There are now signs that Governor Charlie Baker may seek a third term as governor. Baker just began his second term at the start of the year. Now, the Boston Globe is reporting that Baker may be looking to stick around.
WGBH Radio’s Adam Reilly spoke with WGBH All Things Considered anchor Barbara Howard about the possibility of Baker seeking a third term. This transcript has been edited for clarity.

Howard: Does this possibility of Baker seeking a third term come as a surprise to you?

Reilly: It's not a huge surprise. The governor made some comments to the effect that he wasn't ruling out a third term right after winning re-election. He also floated this possibility in an interview with Jon Keller of WBZ just last month. What's new about the report from the Globe's Frank Phillips is that he mentioned some concrete evidence that Baker is heading in this direction: staffing decisions he's made, keeping on board people who've helped him win two terms so far. Also, a poll that he did in February. So it sort of establishes that this is not a purely hypothetical situation, this is something that might actually happen.

Howard: So one term as governor is how many years?

Reilly: One term is four years.

Howard: So three terms would, of course, be twelve. Has anyone ever done three terms?

Reilly: There have been people who've served three terms. Michael Dukakis served three, but they were not consecutive. He was bounced out of office by Ed King, a conservative Democrat, and then came back and served two terms before running for president. Leverett Saltonstall, this sort of high Boston Brahmin type figure, served three consecutive terms at the very end of the 1930s and early 1940s. But those were two year terms as opposed to four year terms. So in 80 years or so, it has not happened. So it's a very rare thing. Deval Patrick, by the way, said after he left office that he had thought about seeking a third term, but chose not to.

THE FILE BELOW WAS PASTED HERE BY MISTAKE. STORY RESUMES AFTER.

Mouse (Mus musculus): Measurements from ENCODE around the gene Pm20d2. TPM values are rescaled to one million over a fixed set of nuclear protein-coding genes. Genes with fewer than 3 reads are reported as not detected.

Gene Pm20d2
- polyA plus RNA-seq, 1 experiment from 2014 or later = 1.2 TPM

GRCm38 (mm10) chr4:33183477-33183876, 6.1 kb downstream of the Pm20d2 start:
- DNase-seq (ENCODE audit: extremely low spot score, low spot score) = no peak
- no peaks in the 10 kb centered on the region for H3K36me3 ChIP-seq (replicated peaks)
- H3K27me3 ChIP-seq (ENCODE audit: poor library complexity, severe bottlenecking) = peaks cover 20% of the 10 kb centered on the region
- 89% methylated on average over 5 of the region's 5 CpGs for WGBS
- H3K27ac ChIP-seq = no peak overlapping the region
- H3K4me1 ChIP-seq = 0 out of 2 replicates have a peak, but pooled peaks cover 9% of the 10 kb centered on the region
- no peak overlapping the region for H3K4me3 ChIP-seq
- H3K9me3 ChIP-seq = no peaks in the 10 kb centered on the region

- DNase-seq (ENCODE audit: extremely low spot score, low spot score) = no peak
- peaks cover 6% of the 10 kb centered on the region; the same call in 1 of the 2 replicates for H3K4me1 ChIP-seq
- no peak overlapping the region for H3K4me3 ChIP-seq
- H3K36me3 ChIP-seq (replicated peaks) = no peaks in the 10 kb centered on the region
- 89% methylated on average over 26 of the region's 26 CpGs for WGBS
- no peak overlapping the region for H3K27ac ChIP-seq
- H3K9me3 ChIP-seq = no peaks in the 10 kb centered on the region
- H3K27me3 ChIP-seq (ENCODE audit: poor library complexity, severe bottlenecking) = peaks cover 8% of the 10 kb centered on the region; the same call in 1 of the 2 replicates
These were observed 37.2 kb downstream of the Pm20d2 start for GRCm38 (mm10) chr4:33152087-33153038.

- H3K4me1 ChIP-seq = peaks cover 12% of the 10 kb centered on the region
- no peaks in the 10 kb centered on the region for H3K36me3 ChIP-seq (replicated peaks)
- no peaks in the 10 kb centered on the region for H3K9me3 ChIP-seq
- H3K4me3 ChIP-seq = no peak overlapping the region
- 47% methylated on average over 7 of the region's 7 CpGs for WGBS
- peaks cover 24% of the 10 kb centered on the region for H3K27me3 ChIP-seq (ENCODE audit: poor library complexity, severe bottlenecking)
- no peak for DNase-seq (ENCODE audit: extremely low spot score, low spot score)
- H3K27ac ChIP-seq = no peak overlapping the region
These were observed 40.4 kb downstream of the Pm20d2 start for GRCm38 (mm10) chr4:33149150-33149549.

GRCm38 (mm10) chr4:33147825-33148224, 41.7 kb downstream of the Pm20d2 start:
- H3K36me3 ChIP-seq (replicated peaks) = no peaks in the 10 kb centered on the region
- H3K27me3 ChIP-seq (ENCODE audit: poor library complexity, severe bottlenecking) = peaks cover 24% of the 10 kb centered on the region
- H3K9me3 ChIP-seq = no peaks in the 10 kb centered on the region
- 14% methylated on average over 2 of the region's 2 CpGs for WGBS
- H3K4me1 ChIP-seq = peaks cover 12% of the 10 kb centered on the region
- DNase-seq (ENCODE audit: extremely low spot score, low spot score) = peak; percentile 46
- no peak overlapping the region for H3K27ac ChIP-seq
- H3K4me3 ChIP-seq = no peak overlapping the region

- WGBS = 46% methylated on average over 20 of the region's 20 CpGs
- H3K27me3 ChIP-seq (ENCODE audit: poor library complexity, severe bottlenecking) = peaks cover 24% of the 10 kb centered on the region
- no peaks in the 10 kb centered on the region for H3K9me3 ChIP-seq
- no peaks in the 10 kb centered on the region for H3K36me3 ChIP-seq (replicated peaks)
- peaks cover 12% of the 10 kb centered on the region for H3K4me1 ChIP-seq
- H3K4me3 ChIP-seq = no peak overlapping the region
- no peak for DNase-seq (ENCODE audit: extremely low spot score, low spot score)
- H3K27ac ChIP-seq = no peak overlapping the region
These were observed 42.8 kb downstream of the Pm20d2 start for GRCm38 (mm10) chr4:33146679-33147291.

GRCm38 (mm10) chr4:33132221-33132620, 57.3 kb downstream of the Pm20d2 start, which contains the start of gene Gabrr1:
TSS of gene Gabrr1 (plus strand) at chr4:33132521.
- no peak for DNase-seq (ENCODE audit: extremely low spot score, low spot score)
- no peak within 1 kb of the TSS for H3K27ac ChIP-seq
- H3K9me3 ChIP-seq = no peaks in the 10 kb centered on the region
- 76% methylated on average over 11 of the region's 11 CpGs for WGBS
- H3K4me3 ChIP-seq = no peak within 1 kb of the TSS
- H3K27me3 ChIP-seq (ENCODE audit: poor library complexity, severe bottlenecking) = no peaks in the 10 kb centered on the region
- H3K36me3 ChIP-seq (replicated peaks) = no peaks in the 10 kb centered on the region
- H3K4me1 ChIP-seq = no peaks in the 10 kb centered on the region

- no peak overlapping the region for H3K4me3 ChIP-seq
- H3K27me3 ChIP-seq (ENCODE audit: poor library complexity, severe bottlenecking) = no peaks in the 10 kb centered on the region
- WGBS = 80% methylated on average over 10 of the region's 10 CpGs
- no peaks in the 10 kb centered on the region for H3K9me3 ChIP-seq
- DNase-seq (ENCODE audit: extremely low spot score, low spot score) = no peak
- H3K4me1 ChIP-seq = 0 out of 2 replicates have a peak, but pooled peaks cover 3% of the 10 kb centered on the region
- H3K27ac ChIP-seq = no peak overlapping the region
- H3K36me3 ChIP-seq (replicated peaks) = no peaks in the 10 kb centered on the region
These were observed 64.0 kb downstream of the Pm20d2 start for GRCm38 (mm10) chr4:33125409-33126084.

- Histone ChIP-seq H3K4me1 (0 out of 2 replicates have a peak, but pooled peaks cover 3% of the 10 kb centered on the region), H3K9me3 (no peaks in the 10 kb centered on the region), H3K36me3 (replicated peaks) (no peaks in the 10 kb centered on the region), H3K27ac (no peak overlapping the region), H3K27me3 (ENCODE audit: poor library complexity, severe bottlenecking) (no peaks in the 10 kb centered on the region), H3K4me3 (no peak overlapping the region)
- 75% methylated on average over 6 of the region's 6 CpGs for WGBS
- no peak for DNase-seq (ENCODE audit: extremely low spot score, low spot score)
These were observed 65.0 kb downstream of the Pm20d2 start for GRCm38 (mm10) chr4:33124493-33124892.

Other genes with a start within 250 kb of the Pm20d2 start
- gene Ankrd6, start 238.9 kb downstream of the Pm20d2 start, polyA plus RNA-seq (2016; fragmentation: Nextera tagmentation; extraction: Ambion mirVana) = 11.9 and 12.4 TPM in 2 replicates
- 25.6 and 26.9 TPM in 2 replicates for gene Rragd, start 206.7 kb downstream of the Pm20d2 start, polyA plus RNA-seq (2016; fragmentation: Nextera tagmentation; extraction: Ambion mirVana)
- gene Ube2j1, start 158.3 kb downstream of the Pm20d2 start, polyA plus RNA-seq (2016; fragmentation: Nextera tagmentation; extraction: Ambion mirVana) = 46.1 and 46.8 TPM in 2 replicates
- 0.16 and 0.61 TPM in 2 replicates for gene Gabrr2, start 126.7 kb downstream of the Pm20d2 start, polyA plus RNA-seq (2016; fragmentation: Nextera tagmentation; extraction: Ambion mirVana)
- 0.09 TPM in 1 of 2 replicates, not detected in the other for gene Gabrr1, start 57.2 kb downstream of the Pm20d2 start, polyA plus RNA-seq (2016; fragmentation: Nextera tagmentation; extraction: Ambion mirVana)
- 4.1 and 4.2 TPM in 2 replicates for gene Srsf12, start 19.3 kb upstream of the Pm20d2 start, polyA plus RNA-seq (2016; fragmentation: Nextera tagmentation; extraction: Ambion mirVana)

Howard: If Governor Baker does seek a third term, what's the effect on the political landscape?

Reilly: That is a fascinating question. There are a lot of people who have been thought to maybe be interested in running for governor down the road, Attorney General Maura Healey, maybe Marty Walsh, the mayor of Boston. And they've sort of sat back and waited. There was a lot of speculation that Healey might get in and challenge Baker last time. I think it's clear she would have been his strongest challenger, but she didn't. So then the question becomes, if Baker seeks a third term, what does someone like Maura Healey do? Does she decide to take him on? Does she try to wait it out? Does she seek some other venue to realize her political ambitions? And the same with Marty Walsh. There's this legendarily good relationship that he has with Baker. They like to do their buddy act thing, they that took it on the road to D.C. recently. Would Marty Walsh decide to switch gears and challenge Charlie Baker? Or if he wants to be more than just mayor of Boston, would he try to accomplish that in some other way? And then there's trickle down to that trickle down. There's been talk that Boston city councilor Michelle Wu might run for mayor. It'll be easier for her to run for mayor of Boston if Marty Walsh is not seeking re-election. So it opens up a fascinating array of possibilities.